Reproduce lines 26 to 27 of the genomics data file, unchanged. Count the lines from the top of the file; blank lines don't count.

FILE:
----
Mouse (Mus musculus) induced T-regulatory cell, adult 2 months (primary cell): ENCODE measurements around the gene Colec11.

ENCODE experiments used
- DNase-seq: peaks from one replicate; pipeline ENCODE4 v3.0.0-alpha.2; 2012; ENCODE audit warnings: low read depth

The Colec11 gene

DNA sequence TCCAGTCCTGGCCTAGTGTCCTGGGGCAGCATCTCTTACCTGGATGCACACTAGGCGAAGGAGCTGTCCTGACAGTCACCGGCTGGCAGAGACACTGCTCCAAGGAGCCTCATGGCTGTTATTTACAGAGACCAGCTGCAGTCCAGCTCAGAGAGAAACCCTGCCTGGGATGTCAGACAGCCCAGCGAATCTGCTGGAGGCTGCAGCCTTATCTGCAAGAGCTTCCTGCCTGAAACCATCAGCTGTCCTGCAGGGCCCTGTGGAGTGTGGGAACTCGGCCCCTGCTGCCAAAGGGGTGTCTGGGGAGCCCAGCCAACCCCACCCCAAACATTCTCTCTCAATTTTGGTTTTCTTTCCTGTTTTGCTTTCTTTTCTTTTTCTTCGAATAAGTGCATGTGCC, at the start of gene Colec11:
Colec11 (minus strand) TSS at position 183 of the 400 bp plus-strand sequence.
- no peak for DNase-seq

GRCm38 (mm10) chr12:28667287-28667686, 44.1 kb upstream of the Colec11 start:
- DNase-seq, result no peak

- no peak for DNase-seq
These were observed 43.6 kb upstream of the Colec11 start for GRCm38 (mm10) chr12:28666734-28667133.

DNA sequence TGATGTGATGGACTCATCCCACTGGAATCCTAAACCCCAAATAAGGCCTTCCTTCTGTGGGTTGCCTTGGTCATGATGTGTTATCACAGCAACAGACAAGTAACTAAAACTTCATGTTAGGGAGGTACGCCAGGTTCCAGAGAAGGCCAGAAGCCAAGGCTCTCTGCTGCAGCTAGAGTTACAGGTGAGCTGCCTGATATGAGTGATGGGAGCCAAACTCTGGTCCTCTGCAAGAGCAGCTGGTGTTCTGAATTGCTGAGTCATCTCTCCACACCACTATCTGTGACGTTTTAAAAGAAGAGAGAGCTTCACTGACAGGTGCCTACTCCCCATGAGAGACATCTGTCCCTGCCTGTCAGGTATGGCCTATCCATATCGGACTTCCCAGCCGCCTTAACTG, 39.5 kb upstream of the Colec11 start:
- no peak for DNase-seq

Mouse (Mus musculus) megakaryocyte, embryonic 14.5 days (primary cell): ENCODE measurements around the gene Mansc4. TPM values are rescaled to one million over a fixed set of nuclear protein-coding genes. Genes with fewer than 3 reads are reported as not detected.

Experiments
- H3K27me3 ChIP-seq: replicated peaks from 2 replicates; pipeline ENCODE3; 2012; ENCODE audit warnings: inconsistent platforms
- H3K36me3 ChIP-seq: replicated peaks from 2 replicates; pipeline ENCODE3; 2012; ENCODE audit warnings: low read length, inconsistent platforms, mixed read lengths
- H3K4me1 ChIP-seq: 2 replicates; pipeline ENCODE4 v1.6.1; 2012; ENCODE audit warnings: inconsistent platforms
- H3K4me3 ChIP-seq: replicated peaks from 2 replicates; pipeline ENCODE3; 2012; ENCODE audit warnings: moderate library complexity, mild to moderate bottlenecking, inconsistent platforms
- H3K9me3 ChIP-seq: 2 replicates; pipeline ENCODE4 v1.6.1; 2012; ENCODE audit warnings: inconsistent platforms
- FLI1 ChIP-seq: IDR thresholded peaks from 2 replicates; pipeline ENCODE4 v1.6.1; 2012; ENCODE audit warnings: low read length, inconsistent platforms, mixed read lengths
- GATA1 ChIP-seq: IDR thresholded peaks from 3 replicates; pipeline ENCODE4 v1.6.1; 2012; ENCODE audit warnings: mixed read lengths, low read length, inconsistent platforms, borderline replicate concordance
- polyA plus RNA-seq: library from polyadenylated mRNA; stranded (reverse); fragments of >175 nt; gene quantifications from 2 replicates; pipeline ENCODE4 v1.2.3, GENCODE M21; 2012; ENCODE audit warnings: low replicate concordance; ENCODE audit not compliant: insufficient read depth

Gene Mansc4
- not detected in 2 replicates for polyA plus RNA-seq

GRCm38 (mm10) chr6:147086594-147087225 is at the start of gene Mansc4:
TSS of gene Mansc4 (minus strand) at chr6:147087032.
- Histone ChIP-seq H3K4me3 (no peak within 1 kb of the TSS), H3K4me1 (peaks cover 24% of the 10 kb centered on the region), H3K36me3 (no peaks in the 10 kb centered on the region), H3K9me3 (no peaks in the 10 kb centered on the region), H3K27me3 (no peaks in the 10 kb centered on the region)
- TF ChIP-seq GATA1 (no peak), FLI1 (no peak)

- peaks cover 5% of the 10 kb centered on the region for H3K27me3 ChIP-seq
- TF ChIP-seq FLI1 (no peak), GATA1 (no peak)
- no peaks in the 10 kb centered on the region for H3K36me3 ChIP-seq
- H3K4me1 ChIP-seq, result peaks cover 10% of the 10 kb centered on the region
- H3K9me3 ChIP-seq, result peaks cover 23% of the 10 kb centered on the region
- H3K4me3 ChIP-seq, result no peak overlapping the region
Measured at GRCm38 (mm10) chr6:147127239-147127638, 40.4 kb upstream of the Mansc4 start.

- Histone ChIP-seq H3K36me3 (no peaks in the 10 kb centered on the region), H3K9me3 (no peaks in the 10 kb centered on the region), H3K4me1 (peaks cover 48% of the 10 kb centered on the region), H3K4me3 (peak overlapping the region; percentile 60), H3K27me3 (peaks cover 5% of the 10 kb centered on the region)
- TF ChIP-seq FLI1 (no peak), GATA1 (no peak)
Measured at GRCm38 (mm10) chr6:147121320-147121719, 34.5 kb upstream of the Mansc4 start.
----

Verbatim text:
GRCm38 (mm10) chr6:147086594-147087225 is at the start of gene Mansc4:
TSS of gene Mansc4 (minus strand) at chr6:147087032.